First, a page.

(68 / 59) If Winter Comes = best-selling novel by A. S. M. Hutchinson (Little, Brown, 1921). The book "describes the unhappy marriage and divorce of Mark Sabre and the suicide of Effie Bright, a single mother" (Fahy, Staging 78).

(70 / 61) "hands locked behind . ." — Napoleon as described by Robert Browning in his poem "Incident of the French Camp." 

(71 / 62) To S. M. Il Re! = "To His Majesty the King!" [Vittorio Emanuele II, King of Italy. The Italian royal family was known as the house of Savoy.]

(73 / 64) Ecce Homos— "Ecce Homo" is an inscription often found on crucifixes and crucifixion scenes. It means "Behold the man" [Latin].

(74 / 65) Congressman Mann who freed the slaves --"U. S. Rep. J. R. Mann gave his name to the White Slavery Act of 1910, popularly known as the Mann Act. It decreed fines and imprisonment for persons transporting 'any woman or girl' across state lines for the purpose of prostitution or 'any other immoral purpose'" (Gerber 177-178).


III. i. (90 / 77) The stage directions should read: "ME stands—tense erect panting—" (rather than "terse erect panting").   

(90 / 78) Mademoiselle d’Autrefois = formerly, once [French].  

(91 / 78) Ahsh E. M. spells "H – I – M" as the letters are pronounced in French. 

(96 / 83) Eheu fugaces—refers to Horace, Odes, II.14: "Eheu fugaces, Postume, Postume, / labuntur anni nec pietas moram / rugis et instanti senectae / adferet indomitaeque morti": "Ah, Postumus, Postumus, how fleeting / the swift years—prayer cannot delay / the furrows of imminent old-age / nor hold off unconquerable death.” (Also quoted or parodied in CP 234, CP 492, and CP 986.)

III.ii (99 / 85) Happiness in every box = advertising slogan for United Retail Candy Stores. Before opening their first New York store in May 1920, United Candy posted mysterious advertisements around town featuring this slogan (Fahy, Staging 62 and "Ambiguous" 75). See also Orline Foster, "There's 'Happiness in Every Box'."

III.iii. (99 / 85) According to Cummings, we are to understand that the "Blond Gonzesse" is a prostitute. His note reads: "gonzesse = tart." The French word gonzesse may be translated roughly as "broad" or "babe." 

(100 / 86) Belasco = David Belasco (1854-1931) Broadway producer known for the realism of his sets.
Au Pere Tranquille, circa 1931
Au Père Tranquille, circa 1931
III.iii. (100 / 86) Donny mwah un omb = "Give me a shadow [ombre] or man [homme]." 

(104 / 89) Poiret = Paul Poiret (1879-1944), French fashion designer. See also "Poiret: King of Fashion" (Metropolitan Museum of Art).

(109 / 94) The headwaiter's speeches may be translated as follows: "A dozen for each of you?" "And to follow, a good rumsteak--a chateau--a veal sauté?" "And then--a little bit of cheese--a dessert?" "We only have champagne, msieur."

(110 / 95) carrying . . . a cabbage —since the restaurant, Au Père Tranquille, was located next to Les Halles, formerly a very large outdoor produce market, it makes perfect sense for Him to be carrying a cabbage he has just purchased.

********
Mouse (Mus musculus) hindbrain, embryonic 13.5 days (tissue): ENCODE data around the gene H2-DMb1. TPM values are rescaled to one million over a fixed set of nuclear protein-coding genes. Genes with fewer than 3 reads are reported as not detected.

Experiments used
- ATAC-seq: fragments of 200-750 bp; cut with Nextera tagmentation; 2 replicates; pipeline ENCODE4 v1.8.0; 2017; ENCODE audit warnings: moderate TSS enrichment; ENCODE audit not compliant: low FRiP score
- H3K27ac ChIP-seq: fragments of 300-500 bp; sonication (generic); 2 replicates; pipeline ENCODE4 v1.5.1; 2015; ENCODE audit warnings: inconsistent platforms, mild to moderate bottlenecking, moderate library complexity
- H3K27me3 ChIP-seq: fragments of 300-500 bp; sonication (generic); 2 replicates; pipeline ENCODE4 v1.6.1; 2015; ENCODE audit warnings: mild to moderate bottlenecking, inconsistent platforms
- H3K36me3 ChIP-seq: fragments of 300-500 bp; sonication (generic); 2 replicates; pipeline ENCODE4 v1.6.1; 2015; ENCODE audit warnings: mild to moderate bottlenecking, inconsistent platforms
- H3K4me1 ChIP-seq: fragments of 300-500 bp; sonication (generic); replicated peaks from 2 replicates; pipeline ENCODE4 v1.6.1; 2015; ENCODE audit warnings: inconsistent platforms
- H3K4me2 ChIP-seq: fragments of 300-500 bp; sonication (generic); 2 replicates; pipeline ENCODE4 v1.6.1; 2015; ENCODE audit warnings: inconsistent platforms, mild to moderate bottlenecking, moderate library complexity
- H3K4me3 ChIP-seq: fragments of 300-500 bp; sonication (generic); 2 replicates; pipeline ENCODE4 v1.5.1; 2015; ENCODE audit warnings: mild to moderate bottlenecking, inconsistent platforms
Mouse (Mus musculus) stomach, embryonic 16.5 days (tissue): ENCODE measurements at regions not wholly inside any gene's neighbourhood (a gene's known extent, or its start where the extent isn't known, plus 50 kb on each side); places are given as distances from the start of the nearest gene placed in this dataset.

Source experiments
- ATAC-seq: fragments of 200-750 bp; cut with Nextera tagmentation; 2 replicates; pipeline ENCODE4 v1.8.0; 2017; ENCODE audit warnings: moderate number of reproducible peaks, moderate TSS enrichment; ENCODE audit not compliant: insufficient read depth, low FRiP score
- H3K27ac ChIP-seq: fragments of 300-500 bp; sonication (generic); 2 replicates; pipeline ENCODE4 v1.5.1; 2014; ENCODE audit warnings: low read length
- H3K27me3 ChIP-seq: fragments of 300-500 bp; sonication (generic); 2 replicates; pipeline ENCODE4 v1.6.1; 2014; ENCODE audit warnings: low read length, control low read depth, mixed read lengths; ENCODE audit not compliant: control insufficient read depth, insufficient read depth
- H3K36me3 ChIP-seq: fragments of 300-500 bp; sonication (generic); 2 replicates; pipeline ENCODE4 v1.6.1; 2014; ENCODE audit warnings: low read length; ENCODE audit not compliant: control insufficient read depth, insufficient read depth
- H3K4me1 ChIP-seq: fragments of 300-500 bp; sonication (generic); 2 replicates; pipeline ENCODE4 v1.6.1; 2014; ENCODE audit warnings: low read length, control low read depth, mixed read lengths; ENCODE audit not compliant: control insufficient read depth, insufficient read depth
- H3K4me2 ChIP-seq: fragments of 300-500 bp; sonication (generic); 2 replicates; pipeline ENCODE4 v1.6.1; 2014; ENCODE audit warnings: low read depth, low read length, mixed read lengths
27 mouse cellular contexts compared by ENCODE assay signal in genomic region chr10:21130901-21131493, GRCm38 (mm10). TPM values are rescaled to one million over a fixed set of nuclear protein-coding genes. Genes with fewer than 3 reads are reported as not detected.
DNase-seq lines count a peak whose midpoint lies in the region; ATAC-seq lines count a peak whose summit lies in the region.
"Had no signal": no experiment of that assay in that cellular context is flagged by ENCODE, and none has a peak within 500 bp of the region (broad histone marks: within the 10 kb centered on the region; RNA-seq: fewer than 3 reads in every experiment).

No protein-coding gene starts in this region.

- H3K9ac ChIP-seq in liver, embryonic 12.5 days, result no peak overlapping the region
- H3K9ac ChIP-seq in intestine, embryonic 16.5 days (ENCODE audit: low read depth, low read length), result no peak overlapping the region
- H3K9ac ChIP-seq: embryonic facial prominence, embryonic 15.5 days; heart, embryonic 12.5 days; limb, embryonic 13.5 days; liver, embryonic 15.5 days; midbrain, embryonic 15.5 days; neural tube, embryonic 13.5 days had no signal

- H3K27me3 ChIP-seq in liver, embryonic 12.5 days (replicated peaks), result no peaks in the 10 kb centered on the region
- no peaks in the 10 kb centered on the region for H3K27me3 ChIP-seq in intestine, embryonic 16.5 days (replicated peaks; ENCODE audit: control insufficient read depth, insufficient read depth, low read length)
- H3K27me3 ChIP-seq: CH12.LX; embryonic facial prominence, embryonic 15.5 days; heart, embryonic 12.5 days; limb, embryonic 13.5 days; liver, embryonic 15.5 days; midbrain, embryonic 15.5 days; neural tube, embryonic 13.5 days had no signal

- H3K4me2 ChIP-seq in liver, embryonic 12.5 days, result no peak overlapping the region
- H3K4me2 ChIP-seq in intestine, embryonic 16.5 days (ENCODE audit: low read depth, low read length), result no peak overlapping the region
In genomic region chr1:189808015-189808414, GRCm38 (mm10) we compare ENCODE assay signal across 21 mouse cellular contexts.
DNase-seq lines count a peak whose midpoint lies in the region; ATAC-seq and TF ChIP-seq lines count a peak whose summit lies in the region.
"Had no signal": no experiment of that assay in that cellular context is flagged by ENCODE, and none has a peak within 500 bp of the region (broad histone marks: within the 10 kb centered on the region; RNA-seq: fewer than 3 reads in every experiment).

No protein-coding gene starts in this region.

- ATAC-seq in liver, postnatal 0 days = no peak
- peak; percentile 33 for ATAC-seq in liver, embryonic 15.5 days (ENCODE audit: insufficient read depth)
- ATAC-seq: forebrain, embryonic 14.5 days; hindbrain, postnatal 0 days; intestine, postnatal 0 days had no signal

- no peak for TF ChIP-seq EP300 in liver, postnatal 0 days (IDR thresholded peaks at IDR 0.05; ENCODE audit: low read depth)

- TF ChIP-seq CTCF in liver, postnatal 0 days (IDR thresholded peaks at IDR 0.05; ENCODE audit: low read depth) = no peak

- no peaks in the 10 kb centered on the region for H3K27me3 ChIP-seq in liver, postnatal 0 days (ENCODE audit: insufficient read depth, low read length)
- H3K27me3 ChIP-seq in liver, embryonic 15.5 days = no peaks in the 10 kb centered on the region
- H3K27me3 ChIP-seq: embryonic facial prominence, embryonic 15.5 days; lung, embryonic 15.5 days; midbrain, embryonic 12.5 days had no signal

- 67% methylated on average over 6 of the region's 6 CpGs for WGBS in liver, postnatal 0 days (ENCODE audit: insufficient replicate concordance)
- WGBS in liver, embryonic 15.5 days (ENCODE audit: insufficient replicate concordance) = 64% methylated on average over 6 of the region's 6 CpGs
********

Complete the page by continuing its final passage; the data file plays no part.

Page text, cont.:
Him (To Waiter): Trois whis-ky et une assiette. = "Three whiskies and a plate."
Waiter: Une assiette msieur—comment—?  Une assiette anglaise? = "A plate, monsieur—what—? A cold buffet?"
Him: Une assiette nature, pour le choux. = "A clean empty plate for the cabbage."

(111 / 95-96) John Brown is a generic name, but it is also the name of the famous abolitionist (1800-1859). "John Brown's body lies a-mouldering in the grave / His soul is marching on" are lines from the popular song "John Brown's Body" (1861). Julia Ward Howe later adapted the tune of this song for her "Battle Hymn of the Republic" (1862).

(113 / 97) Il fait chaud, n'est-ce pas, mademoiselle? = "It's hot, isn’t it, mademoiselle?" Très chaud, monsieur = "Very hot, monsieur."

(114 / 98) Ca fait--quatre cent francs juste, msieur = "That adds up to--four hundred francs exactly, msieur."

(115 / 99) god is the candlestick—Compare to the Virgo's candle in Act II, scene ii (36-37 / 30-31) and the definition of God in Act II, scene ix (84/74). Compare the collapsed Gentleman in this scene to the "Just. Been. Born." Gentleman of Act II, scene ix (85/75). See also Him's earlier statement that he was "born the day before yesterday" (113/97). See also what Listen, the third Weird, says at the end of Act I, scene iii: "Life is a matter of being born" (19/17).

(115 / 99) shall we dance the I Touch? = "shall we make love?" 

III.v. (129 / 112) Gay may change = "Ge (Earth) may change" [Greek]. Hypnos and Thanatos = Sleep and Death [Greek]. 

III.vi. The Barker in this scene speaks with a demotic New York accent. Here are some equivalents for Cummings' phonetic rendering of his speech: tuh = to; duh = the; dis = this; nut = not; uv = of; uh = a; ur = or; un = and / on; us = as; ut = at; dut = that; were = where; toity = thirty. (133 / 115) clawt = cloth; poisun's = person's; oit's = earth’s. (135 / 118) swollud = swallowed; indigenes = indigenous. (136 / 118) refois = refers; unpunkshooruble = unpuncturable. (139 / 120) duh fort uv Chooleye = the fourth of July. (140 / 121) inkois = incurs; (140 / 122) skoit = skirt [woman]; lonjuhray = lingerie; eminun = eminent. (142 / 123) det = death; ak Y.essed = acquiesced; Awt = Art. (143 / 124) bade = bathe; (143 / 125) presinks = precincts; predetoimine = predetermined; nutn = nothing 

(132 / 114) his name is Nascitur = his name is "being born, arises, originates, begins, is produced, springs forth, proceeds, grows, is found." [Latin]. Cf. "yonder deadfromtheneckup graduate of a" (CP 232). The person whose name is Nascitur is the Barker, a.k.a., the Doctor, who touts the Freaks. His "birth" name Nascitur, along with the description of him in the stage directions as a hunchback (132 / 114), indicates that he will in some way give birth to the Freaks. (See the notes to pages 9-11.) The Barker's role as midwife is quite contradictory to his role in the Frankie and Johnny scene, where the Doctor plays the censor John Rutter. But see Act II, scene ix, where the Gentleman (also played by the Doctor) has "Just. Been. Born." (85/75) and Act III, scene iii, where Him tells the same Gentleman, "I was born day before yesterday" (113/97). Note also the birth / Adam and Eve theme in the names of the nine Freaks: